PRETORIA, South Africa - Forty Military Police Soldiers and Airmen from both the New York National Guard and the South Africa National Defence Force (SANDF) exchanged policing, force protection and security experiences here during a two-week joint training exchange Oct. 2-13 at the SANDF Military Police Academy.
The exchange also included a Naval Criminal Investigative Service Special Agent from the Naples, Italy, Field Office who provided training on crime
scene and forensic techniques.
The joint military police training is a first for the New York and Republic of South Africa Department of Defense State Partnership Program.
The training included courses in offensive and defensive hand-to-hand combat skills, counter-terrorism and physical security, weapons retention, operations security, survival and escape techniques, and vehicle stops.
"It has been a great experience on both ends. Being immersed in the culture by interacting directly with the South Africans on a peer to peer basis is
definitely a best practice," said New York Army National Guard Master Sgt. Ashvin Thimmaiah, a member of the 106th Regional Training Institute.
"We have all learned so much from each other relating to both doctrine and culture; it's been a truly unique and wonderful exchange," he added.
The training was the first in a series of three planned engagements aimed at strengthening military to military techniques, data sharing and strategies involving policing for natural or man-made disasters to share information and exchange ideas on the composition of military policing and legal jurisprudence.
"Learning about the South African culture and experiencing the way South African MPs incorporate military techniques from tradition and environment into their standard operating procedures was very unique but effective," said Master Sgt. Brandon Arroyo, a member of the New York Air National Guard's 105th Base Defense Squadron.
Along with hands-on training, the Americans and South Africans discussed military policing and military law. Subjects included pre-apartheid policing in South Africa and the National Guard's activation following riots in Ferguson, Missouri, in 2014.
Both American and South African presenters discussed the role of military police officers in these kinds of situations, their legal responsibilities and rules of engagement and use of force. Well-trained, well-equipped military police who are aware of the social dimensions of what is happening around them can make a difference, the instructors emphasized.
U.S. Navy Capt. Steven Morgenfeld and South African National Defense Force Provost Marshal General, Rear Adm. Mokgadi Maphoto both emphasized the importance of learning from each other during the exchange program.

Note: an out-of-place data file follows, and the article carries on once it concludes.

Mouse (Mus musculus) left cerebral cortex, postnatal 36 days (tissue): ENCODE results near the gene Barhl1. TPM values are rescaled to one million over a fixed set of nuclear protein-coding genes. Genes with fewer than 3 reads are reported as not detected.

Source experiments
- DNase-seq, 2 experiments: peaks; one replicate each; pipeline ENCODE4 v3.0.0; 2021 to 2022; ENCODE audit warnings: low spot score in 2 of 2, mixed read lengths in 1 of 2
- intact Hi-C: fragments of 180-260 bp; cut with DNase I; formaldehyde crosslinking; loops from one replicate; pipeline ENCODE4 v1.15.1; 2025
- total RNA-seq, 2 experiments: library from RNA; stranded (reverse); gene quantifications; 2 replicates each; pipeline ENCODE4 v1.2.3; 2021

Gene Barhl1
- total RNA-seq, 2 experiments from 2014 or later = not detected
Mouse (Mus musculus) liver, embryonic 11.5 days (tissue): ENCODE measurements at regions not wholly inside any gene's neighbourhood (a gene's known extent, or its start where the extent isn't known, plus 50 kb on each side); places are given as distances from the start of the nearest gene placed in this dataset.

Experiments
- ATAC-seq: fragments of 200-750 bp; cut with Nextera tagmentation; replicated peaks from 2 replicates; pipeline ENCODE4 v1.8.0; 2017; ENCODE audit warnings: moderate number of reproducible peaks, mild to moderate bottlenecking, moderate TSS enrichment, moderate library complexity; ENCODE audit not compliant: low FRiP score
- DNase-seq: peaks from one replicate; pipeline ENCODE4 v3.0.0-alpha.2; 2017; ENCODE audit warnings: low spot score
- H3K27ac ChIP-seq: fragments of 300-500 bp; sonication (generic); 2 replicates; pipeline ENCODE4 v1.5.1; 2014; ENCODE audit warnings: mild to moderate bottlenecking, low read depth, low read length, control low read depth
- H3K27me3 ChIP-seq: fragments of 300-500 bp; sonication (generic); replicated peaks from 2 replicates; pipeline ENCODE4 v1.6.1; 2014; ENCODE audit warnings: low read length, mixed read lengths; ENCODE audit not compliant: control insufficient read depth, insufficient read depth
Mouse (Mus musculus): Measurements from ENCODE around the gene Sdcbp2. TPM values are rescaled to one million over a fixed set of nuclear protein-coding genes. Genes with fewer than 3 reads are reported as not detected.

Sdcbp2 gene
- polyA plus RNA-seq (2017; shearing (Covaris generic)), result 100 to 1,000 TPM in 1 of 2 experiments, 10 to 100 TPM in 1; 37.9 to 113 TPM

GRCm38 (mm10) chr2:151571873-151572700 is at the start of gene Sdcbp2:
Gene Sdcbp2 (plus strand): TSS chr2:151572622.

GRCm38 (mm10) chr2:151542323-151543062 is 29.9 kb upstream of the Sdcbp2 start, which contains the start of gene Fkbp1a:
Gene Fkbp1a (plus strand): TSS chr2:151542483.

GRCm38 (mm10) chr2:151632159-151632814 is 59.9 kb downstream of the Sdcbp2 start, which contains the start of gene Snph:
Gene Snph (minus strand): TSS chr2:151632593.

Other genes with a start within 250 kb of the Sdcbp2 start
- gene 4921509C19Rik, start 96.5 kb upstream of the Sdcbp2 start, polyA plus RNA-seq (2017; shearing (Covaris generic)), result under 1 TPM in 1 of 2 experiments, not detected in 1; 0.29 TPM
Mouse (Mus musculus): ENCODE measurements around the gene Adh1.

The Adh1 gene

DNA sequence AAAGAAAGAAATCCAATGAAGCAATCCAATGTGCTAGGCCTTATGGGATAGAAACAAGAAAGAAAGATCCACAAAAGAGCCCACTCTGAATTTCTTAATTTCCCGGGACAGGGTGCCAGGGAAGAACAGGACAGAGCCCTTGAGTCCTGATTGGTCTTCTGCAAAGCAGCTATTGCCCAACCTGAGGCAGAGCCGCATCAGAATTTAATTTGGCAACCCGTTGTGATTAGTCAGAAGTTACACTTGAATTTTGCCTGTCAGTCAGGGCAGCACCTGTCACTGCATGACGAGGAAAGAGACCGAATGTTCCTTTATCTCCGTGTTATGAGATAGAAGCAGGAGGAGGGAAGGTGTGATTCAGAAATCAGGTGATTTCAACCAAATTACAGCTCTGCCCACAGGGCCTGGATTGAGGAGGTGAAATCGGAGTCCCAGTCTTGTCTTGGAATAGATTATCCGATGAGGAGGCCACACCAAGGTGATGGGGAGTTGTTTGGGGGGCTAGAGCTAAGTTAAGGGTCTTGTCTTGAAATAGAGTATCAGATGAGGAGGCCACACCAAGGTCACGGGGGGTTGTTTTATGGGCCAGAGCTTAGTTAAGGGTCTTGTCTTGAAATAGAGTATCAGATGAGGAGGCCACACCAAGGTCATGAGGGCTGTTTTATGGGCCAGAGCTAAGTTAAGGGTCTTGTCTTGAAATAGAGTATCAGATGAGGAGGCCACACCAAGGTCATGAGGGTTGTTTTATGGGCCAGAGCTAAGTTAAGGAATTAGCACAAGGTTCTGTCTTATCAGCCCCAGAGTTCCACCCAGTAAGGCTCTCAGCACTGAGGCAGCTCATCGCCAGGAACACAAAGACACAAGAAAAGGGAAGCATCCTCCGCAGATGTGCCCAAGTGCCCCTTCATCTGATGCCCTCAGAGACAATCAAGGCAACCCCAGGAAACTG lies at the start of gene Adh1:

"We look forward to what should prove to be a valuable exchange of shared experiences and best practices, as well as tactics used to maintain order, discipline and safety. We have as much to learn from you as we have to share with you," Morgenfeld said.
"The exposure of the military policeman and the American counterpart is an eye opener and this exchange will only enhance the experience of all," Maphoto added.
Learning to work together is incredibly valuable, said Sgt. Anthony Vignone, a military police investigator in the New York National Guard's 727th Military Police Law and Order Detachment.
"To have multiple problems and one fighter in itself is a problem, but to have multiple fighters against one or more problems in itself is laying the foundation to overcome anything that comes your way, " LaVignone said.
Special Agent David Reid, an NCIS forensic consultant, spent two days conducting classes on forensic analysis. His training consisted of trace evidence collection techniques to process crime scenes, physical evidence handling and how to procure and maintain forensic equipment.
"I found the training to be more advanced with a focus on the outside world with emphasis on daily combat readiness, whereas previous training has been deployment centric," said South African Sgt. Cecely Louw, who is assigned to the Southern Military Police Regional Headquarters Cape Town.
"To master your craft, expect the criminal to stay one step ahead," said New York National Guard Maj. Frank Quintana. "This, in turn, requires more learning and constant evaluation from a military policeman," he added.
Quintana was the lead exchange instructor for the training and serves as the New York National Guard State Partnership Program director.
"You can never be too careful when it applies to police work," he said.
"The capabilities the U.S made available in terms of training, experience and exposure is mutually beneficial and will continue to expand over the coming years," said South African Lt. Col. Jamie Bisschoff, training wing commander for the SANDF Military Police School.